Predators inhabit most of North America. The coyote, in particular, is extremely widespread and thrives in urban, agricultural, and wooded or wilderness environments. Coyotes aggressively prey on both wildlife and domestic animals, and with fur prices falling, I'm concerned we'll soon have a dramatic overpopulation of the species. All of which means we predator hunters have some serious work to do.
Hunters need to deliver precise, ethical shots, so an accurate rifle with a properly fitted stock is necessary. The easiest way to accomplish this is to drop your favorite rifle into a chassis system. I have been hunting with chassis-equipped predator rifles for over a decade with much success. Let's look at why chassis rifles are great for predator hunting.
One of the biggest arguments for using a chassis system for predator hunting is the provision they all have for taking detachable magazines. It's one of my primary reasons for mounting every Remington 700 action I own into a chassis.
Detachable magazines are a godsend to the predator hunter because of their ability to quickly load and unload a rifle when arriving at a location to call or jumping in the truck to move to the next spot. An active day means doing upwards of 10 stands, which translates into 20 loading/unloading cycles. Fumbling with single cartridges in a fixed magazine becomes a huge pain, especially when the weather is cold and the fingers numb. A detachable magazine makes this necessary chore effortless by comparison.
And if the chassis system takes AI pattern magazines, there's also the benefit of increased magazine capacity. I'll take a 10-round magazine over a 5-rounder any day when it comes to coyotes.
A ten-round magazine provides reassurance when four coyotes show up at a single stand, as they did here.
Predator hunting is often done in the coldest, harshest, climatic conditions, simply because that's when the fur is the most valuable. A rifle stock that is impervious to nasty environments will keep a rifle shooting accurately and to a constant point of aim.
Chassis like the MDT LSS shown here are among the toughest rifle stock options available.
The average wooden or synthetic rifle stock doesn't possess much in the way of adaptability, but this is a category owned by the chassis rifle stock. Depending on its design, the length-of-pull can be adjusted quickly and easily, as can comb height. That cold weather mentioned previously means heavy clothing for the hunter, and therefore the stock needs to be shortened for a proper fit. When the weather warms up, and lighter clothing is appropriate, it's a simple matter to lengthen the stock again.
To help this petite young lady harvest her first coyote, the author collapsed the adjustable stock to its shortest possible length. She sniped two from the edge of a cattle herd as a result.
I particularly appreciate chassis rifles' number of options available to sling them for carrying. My situation is a good example, as a typical over-the-shoulder sling carry won't work with the pack system I use for predator hunting. My pack has a built-in seat, and the support legs for the backrest invariably bang against a rifle slung over the shoulder. However, chassis systems with push-button sling mounts on the sides of the buttstock and forend allow me to use a sling system that carries the rifle across the front of the body. It's flexibility conventional stocks don't allow.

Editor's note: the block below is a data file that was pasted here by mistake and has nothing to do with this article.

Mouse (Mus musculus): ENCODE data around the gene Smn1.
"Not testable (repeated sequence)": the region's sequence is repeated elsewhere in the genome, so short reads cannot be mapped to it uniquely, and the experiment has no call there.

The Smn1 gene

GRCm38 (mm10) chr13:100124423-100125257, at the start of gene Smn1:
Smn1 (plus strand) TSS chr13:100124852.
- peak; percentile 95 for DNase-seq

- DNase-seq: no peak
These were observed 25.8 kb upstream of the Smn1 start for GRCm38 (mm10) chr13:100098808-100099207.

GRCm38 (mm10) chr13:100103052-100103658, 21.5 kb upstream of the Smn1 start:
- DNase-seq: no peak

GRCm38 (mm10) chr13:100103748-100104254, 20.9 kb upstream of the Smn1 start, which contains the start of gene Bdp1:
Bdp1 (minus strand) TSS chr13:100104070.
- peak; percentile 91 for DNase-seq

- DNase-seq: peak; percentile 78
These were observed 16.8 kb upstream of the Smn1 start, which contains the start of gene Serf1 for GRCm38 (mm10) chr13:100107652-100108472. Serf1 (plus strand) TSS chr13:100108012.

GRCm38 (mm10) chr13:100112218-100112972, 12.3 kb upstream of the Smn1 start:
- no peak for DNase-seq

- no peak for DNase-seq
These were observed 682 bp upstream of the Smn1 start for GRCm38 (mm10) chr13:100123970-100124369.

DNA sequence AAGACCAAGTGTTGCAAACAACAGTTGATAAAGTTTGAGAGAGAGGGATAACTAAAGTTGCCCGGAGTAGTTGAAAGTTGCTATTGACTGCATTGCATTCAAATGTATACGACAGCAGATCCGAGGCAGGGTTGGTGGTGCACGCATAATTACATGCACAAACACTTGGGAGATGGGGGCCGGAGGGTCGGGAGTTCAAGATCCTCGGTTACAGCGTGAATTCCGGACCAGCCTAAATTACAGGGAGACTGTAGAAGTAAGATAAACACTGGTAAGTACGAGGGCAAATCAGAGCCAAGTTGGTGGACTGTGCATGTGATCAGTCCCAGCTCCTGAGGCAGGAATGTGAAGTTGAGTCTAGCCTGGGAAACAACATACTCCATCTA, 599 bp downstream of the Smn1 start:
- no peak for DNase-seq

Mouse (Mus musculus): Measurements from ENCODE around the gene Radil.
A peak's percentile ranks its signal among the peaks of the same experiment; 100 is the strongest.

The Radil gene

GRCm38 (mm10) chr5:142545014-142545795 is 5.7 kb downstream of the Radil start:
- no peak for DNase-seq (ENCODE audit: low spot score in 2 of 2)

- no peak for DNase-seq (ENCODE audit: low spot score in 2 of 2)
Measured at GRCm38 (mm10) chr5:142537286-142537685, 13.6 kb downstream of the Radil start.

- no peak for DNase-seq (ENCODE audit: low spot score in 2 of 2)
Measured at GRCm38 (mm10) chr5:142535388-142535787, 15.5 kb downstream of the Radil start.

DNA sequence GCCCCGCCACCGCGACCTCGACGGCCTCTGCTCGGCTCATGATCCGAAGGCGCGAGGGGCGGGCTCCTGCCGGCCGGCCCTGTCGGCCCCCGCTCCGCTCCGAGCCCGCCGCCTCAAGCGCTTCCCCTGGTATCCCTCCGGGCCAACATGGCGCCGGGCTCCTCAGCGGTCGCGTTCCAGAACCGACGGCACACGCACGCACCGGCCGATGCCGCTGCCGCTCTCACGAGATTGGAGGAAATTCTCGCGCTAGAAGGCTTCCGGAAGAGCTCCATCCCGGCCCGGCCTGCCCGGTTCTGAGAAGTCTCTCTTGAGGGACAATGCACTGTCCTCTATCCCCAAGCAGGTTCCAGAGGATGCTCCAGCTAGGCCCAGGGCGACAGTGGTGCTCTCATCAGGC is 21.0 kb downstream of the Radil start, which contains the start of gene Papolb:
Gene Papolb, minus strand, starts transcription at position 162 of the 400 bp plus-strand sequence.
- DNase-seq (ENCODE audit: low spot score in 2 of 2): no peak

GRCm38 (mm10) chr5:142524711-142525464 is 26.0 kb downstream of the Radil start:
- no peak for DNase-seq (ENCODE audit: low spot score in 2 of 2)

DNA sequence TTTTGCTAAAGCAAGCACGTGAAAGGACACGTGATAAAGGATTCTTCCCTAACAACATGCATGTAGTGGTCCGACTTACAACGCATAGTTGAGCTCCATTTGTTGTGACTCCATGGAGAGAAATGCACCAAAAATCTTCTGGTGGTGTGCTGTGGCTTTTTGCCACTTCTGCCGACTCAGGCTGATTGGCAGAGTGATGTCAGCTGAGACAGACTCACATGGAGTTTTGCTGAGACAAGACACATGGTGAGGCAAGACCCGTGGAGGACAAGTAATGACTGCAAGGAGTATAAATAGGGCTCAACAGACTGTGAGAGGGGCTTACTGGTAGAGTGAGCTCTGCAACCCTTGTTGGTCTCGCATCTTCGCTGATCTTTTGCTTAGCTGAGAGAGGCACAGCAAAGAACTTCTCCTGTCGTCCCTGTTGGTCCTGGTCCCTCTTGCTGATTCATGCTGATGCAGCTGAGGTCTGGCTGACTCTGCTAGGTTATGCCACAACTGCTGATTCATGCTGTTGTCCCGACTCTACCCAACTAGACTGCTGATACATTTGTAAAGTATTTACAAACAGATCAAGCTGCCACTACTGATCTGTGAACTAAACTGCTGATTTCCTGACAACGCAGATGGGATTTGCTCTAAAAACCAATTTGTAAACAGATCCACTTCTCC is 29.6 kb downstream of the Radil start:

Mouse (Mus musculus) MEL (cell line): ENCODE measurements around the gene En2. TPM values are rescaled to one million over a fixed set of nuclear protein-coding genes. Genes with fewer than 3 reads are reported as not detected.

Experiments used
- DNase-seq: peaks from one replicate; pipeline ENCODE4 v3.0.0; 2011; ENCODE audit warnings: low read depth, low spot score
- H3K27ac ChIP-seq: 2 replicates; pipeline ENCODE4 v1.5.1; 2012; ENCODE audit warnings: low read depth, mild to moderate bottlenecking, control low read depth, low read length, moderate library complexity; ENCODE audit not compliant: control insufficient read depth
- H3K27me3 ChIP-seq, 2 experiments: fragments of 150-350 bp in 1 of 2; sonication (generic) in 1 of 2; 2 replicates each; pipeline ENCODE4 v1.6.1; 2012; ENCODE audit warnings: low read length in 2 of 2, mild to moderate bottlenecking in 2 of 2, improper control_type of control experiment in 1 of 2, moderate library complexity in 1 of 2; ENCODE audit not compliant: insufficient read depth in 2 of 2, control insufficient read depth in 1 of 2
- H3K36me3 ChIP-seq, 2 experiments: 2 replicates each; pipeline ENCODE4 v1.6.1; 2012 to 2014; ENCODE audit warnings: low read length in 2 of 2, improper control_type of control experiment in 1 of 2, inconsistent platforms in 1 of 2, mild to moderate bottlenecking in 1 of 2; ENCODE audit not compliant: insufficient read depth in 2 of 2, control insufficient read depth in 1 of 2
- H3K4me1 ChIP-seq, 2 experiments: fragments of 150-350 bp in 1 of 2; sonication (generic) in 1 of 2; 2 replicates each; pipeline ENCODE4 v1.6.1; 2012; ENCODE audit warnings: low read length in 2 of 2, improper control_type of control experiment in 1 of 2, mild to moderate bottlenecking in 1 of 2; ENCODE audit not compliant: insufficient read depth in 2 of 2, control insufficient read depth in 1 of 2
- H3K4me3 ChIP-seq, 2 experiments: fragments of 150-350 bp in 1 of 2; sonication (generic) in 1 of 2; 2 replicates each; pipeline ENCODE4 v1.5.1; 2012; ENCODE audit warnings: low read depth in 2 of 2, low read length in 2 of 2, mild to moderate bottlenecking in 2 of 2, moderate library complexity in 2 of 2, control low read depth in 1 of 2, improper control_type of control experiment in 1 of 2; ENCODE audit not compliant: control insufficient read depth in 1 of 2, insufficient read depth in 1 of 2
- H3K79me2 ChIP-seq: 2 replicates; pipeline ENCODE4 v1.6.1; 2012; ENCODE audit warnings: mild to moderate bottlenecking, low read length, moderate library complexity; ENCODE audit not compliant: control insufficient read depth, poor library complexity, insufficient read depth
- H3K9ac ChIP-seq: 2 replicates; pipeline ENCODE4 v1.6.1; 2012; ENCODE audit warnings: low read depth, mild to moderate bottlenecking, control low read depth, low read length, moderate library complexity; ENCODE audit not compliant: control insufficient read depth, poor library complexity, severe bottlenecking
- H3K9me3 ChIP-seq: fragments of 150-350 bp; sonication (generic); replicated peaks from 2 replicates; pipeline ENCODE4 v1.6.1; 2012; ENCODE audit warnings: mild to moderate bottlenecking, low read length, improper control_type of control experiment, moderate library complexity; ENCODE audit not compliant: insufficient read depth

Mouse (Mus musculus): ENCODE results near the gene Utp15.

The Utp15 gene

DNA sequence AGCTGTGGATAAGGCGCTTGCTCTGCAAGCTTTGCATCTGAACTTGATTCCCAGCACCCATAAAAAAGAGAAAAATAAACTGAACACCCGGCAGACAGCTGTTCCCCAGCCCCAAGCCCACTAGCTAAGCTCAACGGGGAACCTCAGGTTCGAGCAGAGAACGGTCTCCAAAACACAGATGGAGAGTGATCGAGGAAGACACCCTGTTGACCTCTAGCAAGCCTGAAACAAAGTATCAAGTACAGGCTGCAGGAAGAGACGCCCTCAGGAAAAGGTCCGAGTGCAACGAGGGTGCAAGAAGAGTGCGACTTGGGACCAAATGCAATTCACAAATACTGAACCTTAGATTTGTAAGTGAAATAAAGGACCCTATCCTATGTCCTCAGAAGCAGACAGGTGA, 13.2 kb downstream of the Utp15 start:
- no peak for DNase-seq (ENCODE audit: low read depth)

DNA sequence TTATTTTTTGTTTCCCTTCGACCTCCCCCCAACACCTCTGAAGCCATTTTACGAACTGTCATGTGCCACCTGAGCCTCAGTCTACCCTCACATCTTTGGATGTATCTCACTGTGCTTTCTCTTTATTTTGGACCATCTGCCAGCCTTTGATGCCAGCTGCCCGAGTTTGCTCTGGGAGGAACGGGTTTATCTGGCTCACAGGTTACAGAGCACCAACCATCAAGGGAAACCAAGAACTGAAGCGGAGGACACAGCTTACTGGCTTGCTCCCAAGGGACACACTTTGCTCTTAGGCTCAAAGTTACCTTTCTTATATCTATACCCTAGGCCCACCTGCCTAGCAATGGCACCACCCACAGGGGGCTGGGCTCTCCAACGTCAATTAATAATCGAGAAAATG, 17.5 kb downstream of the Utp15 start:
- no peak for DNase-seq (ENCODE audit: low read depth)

Additionally, the M-LOK slots many forends are equipped with allow a multitude of mounting options for all kinds of accessories, including bipods, which are a predator hunting necessity. I never leave home without a bipod, and chassis systems typically have many options for mounting one. Some hunters even like to carry a tripod equipped with a hog saddle into the field, and chassis rifles are ideal for this application. Personally, that's too much weight for me, but I can see the attraction, as it provides the ultimate stability for those long shots.
One accessory I regularly mount on my predator rifles and which the slots on the MDT HNT26 are ideal for is a squeeze-bulb mouse squeaker. Placing this bulb near where my support hand thumb naturally falls when tracking an incoming coyote provides an excellent option for finishing the deal on a wary predator.
Its lightweight and adjustable fit make the HNT26 chassis a predator hunter's dream.
All these factors make chassis systems ideal for hunters who want to deliver deadly precise, ethical shots at predators. And with the wide range of chassis options offered by MDT, there's a product line to meet every hunter's needs.
ABOUT THE AUTHOR
Al Voth calls himself a "student of the gun." Retired from a 35-year career in law enforcement, including nine years on an Emergency Response Team, he now works as an editor, freelance writer, and photographer, in addition to keeping active as a consultant in the field he most recently left behind—forensic firearm examination. He is a court-qualified expert in that forensic discipline, having worked in that capacity in three countries. These days, when he's not working, you'll likely find him hunting varmints and predators (the 4-legged variety).